The Trophy: An Essay on Fatherhood: As the daddy of an…almost-one-year-old [*choking back tears*], essays about fatherhood hit me hard. Goins’ posts are always a good read, including this one.

5 Weak Words that Make Your Writing Less Effective: Another Goins post, this time on the weak/filler words that creep into our writing and water it down.

Why You Don’t Need to Read Those Productivity Guides: Although the author drifts dangerously close to “not having an act is your act” territory, he makes some good points here about “enough,” a word that is almost anathema in productivity discussions.

A Choose-Your-Path Twitter Fairy Tale: This is SO GOOD that I furious with myself for not thinking of it. Every so often, there’s a moment–one shining moment–where we all stop and realize, “hey, social media is actually a pretty cool invention that can bring people together in an interesting way.” I think this is one of those moments.

=====

Your Turn: Any cool stories or blog posts you want to recommend? Throw ’em in the com-box below!

Vanity, 140 characters at a time.

Two (possibly contradictory) thoughts regarding social media (and Twitter in particular):

=====

I was all set to blast him.

I spent a few minutes crafting what I knew was the perfect, 140-character jeremiad against a political party leader. It was rueful. It was accusatory. It would surely be seen and echoed by others, gaining “likes” and “retweets.”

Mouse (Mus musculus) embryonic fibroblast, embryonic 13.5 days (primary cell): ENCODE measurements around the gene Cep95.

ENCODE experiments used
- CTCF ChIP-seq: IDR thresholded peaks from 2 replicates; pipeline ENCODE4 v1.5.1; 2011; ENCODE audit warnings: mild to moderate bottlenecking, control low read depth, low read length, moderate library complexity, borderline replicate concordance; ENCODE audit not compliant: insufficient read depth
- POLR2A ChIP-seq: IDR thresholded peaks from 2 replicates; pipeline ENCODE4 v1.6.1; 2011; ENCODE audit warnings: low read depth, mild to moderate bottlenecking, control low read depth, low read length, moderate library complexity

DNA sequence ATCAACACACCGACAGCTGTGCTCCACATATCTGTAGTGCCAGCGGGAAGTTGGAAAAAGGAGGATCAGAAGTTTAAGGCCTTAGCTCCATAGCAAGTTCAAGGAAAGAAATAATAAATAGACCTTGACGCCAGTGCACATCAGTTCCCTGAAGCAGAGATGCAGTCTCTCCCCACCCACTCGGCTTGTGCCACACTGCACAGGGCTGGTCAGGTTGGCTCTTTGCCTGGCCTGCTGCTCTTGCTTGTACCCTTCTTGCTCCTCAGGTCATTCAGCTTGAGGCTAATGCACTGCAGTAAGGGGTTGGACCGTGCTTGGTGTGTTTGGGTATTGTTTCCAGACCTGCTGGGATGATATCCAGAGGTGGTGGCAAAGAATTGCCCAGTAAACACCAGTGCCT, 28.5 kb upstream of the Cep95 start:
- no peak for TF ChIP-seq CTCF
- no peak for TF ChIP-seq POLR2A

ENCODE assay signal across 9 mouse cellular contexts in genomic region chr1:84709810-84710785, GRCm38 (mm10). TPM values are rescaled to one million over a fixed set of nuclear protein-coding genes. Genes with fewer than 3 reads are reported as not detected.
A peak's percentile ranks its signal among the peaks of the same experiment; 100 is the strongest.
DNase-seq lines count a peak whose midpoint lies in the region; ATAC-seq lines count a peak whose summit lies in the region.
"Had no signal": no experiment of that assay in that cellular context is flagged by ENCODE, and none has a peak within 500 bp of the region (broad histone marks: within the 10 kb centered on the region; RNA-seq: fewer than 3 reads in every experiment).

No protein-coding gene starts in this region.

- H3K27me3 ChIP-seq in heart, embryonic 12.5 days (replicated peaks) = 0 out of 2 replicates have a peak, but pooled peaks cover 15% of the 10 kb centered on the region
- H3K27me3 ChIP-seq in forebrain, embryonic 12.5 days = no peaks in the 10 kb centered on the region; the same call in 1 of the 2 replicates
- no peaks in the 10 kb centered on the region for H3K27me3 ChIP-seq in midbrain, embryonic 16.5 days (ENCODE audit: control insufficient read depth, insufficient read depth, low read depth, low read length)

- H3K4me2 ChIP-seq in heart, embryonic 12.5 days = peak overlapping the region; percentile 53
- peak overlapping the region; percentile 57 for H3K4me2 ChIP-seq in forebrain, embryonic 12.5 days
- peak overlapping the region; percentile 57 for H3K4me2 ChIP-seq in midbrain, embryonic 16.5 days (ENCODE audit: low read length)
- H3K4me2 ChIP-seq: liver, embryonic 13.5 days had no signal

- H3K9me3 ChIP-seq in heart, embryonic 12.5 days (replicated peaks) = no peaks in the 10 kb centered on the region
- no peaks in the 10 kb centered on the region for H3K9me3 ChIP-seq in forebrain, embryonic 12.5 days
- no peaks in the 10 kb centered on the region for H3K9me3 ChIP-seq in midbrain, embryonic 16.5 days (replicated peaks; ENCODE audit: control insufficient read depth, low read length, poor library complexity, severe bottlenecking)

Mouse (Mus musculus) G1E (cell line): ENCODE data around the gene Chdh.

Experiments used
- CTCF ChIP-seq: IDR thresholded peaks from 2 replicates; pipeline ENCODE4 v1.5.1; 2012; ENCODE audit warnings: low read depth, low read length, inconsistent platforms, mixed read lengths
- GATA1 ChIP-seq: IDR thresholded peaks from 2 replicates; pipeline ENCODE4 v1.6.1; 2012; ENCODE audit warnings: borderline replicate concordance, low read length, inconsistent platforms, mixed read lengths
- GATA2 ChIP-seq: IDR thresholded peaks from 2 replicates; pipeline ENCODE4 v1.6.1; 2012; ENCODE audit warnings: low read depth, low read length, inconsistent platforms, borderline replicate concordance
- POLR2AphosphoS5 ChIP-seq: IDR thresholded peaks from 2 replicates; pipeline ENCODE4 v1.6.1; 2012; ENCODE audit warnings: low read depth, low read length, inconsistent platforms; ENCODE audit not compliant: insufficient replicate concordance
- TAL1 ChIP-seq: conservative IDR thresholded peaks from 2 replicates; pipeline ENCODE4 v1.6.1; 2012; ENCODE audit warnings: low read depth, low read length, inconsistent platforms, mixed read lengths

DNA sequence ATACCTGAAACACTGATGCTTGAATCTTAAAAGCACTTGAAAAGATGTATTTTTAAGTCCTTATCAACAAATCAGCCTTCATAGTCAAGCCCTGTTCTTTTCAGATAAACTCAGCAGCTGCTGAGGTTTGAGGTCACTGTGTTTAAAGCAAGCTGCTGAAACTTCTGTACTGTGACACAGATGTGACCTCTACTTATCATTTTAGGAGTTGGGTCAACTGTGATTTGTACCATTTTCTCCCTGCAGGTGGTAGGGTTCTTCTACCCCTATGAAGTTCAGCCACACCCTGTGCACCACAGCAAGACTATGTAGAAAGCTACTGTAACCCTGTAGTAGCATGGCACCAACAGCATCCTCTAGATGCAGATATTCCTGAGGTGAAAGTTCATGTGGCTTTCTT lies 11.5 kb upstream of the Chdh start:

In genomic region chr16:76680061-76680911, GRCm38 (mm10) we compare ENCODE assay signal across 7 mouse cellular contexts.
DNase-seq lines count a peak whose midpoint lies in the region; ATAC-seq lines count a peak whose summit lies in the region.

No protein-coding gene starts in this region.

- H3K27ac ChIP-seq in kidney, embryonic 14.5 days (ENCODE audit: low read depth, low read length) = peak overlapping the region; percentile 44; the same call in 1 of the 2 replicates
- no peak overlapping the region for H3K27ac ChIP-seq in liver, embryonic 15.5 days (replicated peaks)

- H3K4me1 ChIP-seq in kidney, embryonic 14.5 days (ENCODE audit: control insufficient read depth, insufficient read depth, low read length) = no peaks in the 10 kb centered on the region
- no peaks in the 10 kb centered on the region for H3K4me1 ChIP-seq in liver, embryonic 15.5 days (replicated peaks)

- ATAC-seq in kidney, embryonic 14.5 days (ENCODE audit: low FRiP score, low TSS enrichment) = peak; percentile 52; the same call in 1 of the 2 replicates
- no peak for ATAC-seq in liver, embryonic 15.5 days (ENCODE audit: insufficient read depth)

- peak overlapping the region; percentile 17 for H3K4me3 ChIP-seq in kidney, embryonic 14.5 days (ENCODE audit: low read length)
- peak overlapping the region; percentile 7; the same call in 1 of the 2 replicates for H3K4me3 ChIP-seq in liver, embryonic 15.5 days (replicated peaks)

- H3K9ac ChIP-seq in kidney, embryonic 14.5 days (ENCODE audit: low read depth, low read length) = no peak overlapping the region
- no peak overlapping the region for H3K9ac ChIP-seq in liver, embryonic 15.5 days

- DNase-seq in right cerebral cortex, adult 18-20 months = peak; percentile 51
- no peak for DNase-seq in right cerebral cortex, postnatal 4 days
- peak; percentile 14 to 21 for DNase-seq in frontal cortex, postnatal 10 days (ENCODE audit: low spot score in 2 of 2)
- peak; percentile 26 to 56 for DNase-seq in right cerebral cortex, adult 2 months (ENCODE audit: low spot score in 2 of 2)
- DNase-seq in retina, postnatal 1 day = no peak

As my thumb hovered over the “send” button, I imagined this person somehow picking this tweet out amidst the thousands of social media comments he was surely receiving, reading it, and being struck by its truth and resonance.

And then I thought, “Wait–what if he does read this? What if this is the only interaction I’ll ever have with the man? Is this the impression I want to leave?”

I wrestled for a second…then deleted my perfectly-sharpened rhetorical barb.

Go ahead and laugh. I agree, it’s a patently ridiculous thought that my comment would be the one needle in the digital haystack that would actually scratch its intended target. But let’s bring it back down to earth a bit.

Rather than a major political figure, how about the random person on Twitter whom I have the chance to interact with sometime? In that one interaction, how would I want to be perceived? And would they be able to tell what I value?

If you knew that your only interaction with a person would be via 140-character messages, what would you say? More importantly, what wouldn’t you say?

The person you’re @-tweeting to, even if they’re a celebrity or political power player, is a real person with a living soul. Not just a face or a name or a persona.  A real person. (I know, I know, I’ve talked about this before.)

I guess I’m bringing up all this to say, sometimes I can be too much of a keyboard-cowboy. Sometimes I need to be reminded that I’m nobody from nowhere, and that Jesus is the only person who matters. Sometimes I need to be thumped in the head by the fact that every careless word I speak (or type) matters to God (Matt. 12:33-37). If I remembered that every time I pulled up Twitter, it would motivate me to represent Him better in that medium.

=====

On the other hand: If I’m not using social media for specifically spiritual purposes, am I guilty of sin?